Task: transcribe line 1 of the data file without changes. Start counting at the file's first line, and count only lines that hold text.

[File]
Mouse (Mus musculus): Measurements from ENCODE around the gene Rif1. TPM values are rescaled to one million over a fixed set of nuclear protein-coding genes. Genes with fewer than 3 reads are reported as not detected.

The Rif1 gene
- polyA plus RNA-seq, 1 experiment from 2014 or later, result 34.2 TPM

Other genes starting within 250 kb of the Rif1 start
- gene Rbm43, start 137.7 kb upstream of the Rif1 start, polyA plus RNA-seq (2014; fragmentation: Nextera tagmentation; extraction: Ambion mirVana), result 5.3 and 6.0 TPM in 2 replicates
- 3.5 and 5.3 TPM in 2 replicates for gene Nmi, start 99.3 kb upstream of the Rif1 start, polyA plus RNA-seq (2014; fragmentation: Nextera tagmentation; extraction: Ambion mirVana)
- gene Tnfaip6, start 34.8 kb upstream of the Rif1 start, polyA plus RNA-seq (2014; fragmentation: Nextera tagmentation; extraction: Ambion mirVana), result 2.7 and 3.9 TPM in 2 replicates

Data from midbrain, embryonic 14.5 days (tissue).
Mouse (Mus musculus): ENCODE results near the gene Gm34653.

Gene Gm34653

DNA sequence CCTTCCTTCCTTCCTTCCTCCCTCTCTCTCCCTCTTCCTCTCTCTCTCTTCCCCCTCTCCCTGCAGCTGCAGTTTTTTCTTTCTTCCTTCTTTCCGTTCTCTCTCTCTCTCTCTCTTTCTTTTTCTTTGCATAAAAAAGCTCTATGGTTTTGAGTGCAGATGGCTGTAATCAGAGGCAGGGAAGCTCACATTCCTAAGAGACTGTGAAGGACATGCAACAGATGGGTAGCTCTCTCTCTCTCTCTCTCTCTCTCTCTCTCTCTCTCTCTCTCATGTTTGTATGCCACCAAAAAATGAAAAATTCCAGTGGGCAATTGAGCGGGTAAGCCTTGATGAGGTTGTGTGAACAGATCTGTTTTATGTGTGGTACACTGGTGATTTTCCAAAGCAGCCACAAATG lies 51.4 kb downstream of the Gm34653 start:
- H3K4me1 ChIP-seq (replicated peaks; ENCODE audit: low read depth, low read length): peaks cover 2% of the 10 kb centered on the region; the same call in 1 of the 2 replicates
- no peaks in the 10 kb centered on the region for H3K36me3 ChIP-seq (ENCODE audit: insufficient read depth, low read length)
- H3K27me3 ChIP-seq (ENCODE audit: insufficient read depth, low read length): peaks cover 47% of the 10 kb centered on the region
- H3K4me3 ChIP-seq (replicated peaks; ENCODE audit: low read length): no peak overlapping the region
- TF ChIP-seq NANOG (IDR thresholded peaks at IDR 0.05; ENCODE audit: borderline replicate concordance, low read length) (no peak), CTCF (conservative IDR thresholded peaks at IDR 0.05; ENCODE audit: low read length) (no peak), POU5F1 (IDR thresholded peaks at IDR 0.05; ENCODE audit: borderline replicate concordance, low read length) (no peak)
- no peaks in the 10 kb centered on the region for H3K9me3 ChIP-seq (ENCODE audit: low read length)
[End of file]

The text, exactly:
Mouse (Mus musculus): Measurements from ENCODE around the gene Rif1. TPM values are rescaled to one million over a fixed set of nuclear protein-coding genes. Genes with fewer than 3 reads are reported as not detected.